“Dear applicant …
“You’re just too enthusiastic.
“Well, you’re really overweight.
“You’re a great fit but we’ve decided to go with someone else.
“We’re taking the company in a different direction.
“We don’t really know what role we’re trying to fill here.”
Last October my husband was let go, over the phone, two weeks before our third wedding anniversary. Over the next four months he applied to more than 200 job openings — from marketing and social media (for which he has a degree) to cashier at Whole Foods. For four months, he was pounded with the contradictory, inarticulate, noncommittal “You’re great but …” blow-offs that we’ve all come to expect from a full-time job search.
In between filling out applications he also ran our household. With my money anxiety ratcheted up to insomniac level, I pulled in as much freelance as possible; all while fighting the sinking feeling that more money in meant more money out with1099 taxes. The idea of trying to cook and clean, too, seemed laughably impossible.
He did the laundry (even the scary delicates). He built a folding board out of an old moving box to make sure everything fit nicely in the dresser. He filled the dishwasher and had clean plates ready for dinner. He scrubbed the toilets and our walk-in shower. He caulked things. He cooked things. He went to the grocery store week after week. He kept track of our bills and the dog’s flea and tick meds. He got house plants — they’re thriving. He swept the floors, vacuumed the furniture, the changed the sheets, and made sure our pup got plenty of love and playtime.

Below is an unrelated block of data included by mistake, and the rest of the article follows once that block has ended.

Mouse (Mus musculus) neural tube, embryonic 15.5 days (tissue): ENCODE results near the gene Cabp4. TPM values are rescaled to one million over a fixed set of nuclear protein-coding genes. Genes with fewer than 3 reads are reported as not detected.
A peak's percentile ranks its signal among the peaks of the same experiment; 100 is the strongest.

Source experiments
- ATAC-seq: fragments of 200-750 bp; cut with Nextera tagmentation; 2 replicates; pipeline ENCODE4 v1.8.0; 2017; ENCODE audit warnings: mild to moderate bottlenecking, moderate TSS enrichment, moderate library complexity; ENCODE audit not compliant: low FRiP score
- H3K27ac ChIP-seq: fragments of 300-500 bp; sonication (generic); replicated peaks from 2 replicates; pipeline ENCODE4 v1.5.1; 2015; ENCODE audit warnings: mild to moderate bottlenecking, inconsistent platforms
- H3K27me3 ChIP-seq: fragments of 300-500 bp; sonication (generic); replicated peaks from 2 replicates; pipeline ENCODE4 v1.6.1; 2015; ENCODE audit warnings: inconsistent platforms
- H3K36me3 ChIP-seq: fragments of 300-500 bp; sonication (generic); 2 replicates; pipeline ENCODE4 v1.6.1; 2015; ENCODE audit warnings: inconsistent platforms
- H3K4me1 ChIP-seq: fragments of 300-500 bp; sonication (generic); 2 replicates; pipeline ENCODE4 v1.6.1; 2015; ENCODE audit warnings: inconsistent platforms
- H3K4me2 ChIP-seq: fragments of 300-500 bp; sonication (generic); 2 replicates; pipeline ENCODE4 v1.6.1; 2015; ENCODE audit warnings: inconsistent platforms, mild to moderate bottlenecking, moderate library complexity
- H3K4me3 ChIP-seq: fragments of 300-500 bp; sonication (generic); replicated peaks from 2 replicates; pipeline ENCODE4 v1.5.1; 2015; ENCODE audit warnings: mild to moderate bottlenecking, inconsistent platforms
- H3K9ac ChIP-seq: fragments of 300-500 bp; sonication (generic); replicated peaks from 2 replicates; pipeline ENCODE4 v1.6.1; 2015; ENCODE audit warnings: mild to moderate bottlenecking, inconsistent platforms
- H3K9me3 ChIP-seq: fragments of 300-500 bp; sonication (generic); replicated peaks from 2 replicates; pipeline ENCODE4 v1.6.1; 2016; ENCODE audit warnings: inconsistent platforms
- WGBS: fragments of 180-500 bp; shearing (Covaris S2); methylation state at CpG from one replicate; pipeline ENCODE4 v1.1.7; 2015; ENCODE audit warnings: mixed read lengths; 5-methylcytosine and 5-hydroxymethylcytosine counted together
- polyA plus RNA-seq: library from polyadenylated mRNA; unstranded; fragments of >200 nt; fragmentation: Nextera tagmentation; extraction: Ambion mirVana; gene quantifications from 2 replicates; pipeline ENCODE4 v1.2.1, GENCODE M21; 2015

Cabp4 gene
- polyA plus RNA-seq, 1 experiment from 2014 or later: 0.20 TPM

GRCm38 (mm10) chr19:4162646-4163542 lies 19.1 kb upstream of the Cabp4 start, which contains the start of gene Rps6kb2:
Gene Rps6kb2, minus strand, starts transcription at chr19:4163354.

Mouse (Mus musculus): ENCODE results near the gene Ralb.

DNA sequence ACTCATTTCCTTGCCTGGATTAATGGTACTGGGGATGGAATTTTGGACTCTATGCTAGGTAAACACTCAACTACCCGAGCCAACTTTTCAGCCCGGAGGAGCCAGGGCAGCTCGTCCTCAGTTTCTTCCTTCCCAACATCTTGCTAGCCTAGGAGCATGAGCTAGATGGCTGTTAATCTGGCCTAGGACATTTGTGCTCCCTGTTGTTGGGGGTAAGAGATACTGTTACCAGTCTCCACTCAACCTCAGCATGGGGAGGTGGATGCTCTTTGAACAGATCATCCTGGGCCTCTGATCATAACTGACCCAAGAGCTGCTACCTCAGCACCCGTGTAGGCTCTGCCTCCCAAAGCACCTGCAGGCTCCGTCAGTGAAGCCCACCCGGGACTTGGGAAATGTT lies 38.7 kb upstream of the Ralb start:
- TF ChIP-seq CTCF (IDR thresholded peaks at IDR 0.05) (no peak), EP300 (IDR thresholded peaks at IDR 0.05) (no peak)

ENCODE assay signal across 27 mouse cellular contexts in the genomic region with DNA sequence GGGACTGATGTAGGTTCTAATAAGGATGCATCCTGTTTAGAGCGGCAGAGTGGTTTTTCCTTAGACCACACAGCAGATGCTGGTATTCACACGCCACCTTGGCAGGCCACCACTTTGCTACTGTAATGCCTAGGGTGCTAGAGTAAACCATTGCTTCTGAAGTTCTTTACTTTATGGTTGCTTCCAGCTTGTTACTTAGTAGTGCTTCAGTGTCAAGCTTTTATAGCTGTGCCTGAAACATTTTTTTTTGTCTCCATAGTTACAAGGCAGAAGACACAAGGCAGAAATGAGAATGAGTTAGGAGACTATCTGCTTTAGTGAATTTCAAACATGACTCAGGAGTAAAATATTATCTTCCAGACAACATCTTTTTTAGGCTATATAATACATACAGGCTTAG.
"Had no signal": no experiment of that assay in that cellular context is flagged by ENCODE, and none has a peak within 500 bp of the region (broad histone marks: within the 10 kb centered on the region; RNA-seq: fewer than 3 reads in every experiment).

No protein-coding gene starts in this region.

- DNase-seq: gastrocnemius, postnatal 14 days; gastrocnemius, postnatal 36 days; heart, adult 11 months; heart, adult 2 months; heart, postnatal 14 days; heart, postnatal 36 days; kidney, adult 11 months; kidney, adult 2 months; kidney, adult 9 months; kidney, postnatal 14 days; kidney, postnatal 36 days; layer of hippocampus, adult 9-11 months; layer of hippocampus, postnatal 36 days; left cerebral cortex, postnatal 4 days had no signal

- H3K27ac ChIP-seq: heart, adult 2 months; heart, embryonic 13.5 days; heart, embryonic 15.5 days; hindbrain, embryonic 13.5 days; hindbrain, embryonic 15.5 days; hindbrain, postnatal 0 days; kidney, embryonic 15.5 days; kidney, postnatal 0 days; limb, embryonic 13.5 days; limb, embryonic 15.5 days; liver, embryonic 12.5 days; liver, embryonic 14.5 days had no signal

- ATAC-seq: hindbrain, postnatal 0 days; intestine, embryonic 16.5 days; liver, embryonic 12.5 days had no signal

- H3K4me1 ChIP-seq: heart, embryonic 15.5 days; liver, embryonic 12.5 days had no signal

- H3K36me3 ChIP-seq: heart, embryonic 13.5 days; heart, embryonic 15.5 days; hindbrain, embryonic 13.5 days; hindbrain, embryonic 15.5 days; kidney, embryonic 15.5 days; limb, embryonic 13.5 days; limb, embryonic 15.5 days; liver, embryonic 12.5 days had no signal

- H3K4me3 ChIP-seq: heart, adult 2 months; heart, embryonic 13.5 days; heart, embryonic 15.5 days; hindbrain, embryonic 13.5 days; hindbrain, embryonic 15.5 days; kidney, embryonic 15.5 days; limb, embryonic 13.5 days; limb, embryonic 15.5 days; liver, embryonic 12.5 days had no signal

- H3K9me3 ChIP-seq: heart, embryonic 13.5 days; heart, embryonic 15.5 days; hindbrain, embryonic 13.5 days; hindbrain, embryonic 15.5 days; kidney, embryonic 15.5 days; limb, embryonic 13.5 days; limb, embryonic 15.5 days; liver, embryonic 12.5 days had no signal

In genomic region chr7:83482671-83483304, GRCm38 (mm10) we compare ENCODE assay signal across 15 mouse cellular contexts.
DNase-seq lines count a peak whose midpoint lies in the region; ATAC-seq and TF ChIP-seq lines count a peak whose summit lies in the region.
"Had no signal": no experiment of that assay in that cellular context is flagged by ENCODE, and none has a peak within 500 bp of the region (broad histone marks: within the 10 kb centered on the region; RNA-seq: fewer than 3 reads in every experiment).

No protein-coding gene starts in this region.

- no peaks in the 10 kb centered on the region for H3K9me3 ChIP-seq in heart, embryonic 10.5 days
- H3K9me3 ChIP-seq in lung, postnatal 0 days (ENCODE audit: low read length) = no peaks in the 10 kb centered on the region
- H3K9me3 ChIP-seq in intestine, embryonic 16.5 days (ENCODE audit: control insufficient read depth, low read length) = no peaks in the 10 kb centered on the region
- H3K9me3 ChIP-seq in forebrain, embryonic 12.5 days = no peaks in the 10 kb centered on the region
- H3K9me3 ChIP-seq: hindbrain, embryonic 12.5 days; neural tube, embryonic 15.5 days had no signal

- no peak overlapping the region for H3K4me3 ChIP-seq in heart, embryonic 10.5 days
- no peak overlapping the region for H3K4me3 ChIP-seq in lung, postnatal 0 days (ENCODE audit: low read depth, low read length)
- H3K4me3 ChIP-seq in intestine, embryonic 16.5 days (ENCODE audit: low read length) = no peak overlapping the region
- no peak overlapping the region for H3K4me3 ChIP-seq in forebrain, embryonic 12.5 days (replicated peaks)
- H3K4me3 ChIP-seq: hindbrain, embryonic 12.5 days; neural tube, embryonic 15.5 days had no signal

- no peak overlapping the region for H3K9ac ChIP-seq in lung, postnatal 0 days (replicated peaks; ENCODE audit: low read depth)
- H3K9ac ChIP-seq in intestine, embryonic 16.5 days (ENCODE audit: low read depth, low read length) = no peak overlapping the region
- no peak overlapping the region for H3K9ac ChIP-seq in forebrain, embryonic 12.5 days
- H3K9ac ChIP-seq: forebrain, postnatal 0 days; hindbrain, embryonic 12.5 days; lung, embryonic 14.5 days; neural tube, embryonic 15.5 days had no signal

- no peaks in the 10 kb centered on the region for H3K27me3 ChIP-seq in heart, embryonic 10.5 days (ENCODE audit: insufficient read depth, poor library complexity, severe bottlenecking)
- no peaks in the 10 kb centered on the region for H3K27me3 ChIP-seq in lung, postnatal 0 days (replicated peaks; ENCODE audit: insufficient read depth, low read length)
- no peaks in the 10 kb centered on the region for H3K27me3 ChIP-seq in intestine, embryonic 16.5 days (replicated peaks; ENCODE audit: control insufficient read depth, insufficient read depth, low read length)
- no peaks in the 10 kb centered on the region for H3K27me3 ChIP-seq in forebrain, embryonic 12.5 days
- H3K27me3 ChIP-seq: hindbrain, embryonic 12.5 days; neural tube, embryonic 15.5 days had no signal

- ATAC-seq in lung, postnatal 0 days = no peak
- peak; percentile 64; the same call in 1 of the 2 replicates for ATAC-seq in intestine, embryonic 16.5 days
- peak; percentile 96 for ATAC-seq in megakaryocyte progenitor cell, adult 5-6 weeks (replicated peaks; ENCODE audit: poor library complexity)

This man has worked his ass off for us.
It’s not the first time.
Before we were married, our income took a nose-dive when his department was shut down. I quit freelancing for a low-paying, steady agency gig. He went to Starbucks. He got up at 4:30AM, six days a week, to open the store and work drive-thru — un-caffeinated people are an impolite and ungrateful bunch. He was passed over for a shift lead role and the $8.25 an hour wasn’t keeping pace with our bills. He went to work for a commercial electrician outfit. For a year, he worked in raw conditions — standing or squatting for hours on concrete, steel grates, beams, or scissor-lifts. Being the electrician means there is no heat in December, no A/C in August, no hot water, no option for a warm lunch or afternoon cup of coffee, and no lighting until your work is finished. Then you move to another phase where there is, again, no electricity. He made $11 an hour after his six-month evaluation. Few workers, even the 20-year journeymen, made more than $17 an hour.